Bot Detection based on Cognitive Modeling and Generative Adversarial Networks
Modelling based on In-Built Sensors
Accelerometer, gyroscope, gravity sensor, touchscreen gestures, keystrokes, light sensor, WiFi, Bluetooth, camera, and microphone are some examples of sensors/signals acquired by a smartphone while we interact with it or just carry it with us during our daily routines. Those data can be used to model human-machine interaction and human behavior.
- Accelerometer and gyroscope are both useful to measure the movements that the smartphone is exposed to: the accelerometer measures the magnitude and direction of acceleration forces applied over the mobile device and the gyroscope measures orientation.
- Touchscreen gestures involve all kind of finger movements that we perform over the smartphone screen (e.g. swipe, tap, zoom).
Training Process based on GANs
We employ a patented GAN (Generative Adversarial Network) architecture, in which two neuronal networks, commonly named Generator and Discriminator, are trained in adversarial mode. The Generator tries to fool the Discriminator by generating fake samples (touch trajectories and accelerometer signals in this work) very similar to the real ones, while the Discriminator has to discriminate between the real samples and the fake ones created. Once the Generator is trained, then we can use it to synthesize swipe trajectories very similar to the real ones.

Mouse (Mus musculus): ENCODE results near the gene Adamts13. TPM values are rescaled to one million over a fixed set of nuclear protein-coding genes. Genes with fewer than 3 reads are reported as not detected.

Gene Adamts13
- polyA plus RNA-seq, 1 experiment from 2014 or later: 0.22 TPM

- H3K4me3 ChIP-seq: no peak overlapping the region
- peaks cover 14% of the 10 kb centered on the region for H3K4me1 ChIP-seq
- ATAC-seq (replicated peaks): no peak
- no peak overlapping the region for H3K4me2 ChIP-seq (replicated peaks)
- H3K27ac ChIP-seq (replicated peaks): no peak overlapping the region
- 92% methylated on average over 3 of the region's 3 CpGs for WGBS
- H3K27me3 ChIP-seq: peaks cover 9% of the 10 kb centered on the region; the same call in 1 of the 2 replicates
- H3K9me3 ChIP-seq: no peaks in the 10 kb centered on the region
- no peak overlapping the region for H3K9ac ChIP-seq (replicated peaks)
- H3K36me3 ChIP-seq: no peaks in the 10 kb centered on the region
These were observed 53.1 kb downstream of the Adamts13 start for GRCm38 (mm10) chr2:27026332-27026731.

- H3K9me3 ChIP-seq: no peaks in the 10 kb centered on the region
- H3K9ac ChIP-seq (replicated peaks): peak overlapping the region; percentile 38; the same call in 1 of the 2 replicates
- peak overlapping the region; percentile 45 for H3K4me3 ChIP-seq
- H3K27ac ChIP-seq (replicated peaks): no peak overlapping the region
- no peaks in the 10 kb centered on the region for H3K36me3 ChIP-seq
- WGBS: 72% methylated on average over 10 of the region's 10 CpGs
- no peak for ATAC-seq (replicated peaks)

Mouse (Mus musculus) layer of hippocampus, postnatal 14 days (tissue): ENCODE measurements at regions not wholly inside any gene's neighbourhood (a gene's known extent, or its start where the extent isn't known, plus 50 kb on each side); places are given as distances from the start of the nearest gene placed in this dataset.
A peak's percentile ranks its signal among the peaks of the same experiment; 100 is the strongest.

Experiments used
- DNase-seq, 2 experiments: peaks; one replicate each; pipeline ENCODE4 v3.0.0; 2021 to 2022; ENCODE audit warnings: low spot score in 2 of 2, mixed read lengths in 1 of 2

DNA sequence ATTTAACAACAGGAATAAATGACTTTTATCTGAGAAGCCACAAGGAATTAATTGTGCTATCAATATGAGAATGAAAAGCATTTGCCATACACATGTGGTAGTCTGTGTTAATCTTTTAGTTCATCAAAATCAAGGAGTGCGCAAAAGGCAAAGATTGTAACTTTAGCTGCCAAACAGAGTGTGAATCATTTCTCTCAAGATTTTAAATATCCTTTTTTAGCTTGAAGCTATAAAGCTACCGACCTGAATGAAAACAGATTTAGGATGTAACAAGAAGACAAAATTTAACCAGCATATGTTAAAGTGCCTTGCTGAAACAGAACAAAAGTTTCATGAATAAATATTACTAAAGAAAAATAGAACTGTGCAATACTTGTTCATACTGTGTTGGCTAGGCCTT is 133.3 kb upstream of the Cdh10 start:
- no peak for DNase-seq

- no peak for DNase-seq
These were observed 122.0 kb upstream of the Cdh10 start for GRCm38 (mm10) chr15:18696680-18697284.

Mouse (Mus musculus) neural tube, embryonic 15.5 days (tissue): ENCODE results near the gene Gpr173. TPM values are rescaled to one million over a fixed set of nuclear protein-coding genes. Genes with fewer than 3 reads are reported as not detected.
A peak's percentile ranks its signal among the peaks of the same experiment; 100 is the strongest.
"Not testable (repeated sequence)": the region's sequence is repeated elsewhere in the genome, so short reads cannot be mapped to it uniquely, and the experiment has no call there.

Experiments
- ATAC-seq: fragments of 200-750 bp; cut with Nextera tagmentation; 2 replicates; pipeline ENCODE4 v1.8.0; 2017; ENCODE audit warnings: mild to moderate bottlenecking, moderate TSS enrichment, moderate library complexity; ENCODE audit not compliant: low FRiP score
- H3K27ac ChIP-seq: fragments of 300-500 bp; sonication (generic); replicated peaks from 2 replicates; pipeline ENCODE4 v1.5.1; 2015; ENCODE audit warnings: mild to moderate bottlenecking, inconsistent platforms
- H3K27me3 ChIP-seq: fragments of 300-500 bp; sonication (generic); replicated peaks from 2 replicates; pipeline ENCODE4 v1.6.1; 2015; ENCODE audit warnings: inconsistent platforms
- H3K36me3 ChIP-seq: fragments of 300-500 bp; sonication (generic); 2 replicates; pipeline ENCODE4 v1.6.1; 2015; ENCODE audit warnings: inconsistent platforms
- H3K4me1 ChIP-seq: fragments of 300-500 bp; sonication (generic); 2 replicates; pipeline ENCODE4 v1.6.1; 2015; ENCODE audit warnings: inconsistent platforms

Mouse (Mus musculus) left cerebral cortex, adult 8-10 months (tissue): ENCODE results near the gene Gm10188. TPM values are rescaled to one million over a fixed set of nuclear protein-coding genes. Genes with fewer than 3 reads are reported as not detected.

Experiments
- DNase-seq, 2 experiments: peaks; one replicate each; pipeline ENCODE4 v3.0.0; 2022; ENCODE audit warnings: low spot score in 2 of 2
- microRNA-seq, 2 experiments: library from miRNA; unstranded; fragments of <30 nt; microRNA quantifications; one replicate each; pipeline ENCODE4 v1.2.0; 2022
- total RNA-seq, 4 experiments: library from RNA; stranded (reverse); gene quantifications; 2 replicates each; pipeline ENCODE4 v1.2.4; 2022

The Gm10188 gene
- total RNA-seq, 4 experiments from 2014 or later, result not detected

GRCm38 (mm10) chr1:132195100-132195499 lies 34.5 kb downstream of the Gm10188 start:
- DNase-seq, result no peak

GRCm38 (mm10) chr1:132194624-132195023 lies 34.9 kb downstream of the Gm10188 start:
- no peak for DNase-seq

Neuromotor Analysis of Mouse Trajectories
By just looking at the human mouse movements, we can already observe some aspects typically performed by humans during mouse trajectories execution: an initial acceleration and final deceleration performed by the antagonist (activate the movement) and agonist muscles (opposing joint torque), and a fine-correction in the direction at the end of the trajectory when the mouse cursor gets close to the click button (characterized by a low velocity that serves to improve the precision of the movement). These aspects motivated us to use the neuromotor analysis to find distinctive features in human mouse movements. Neuromotor-fine skills, that are unique of human beings are difficult to emulate for bots and could provide distinctive features in order to tell humans and bots apart.
For this, we propose to model the trajectories according to the Sigma-Lognormal model from the kinematic theory of rapid human movements. The model states that the velocity profile of the human hand movements (mouse movements in this work) can be decomposed into primitive strokes with a Lognormal shape that describes well the nature of the hand movements ruled by the motor cortex.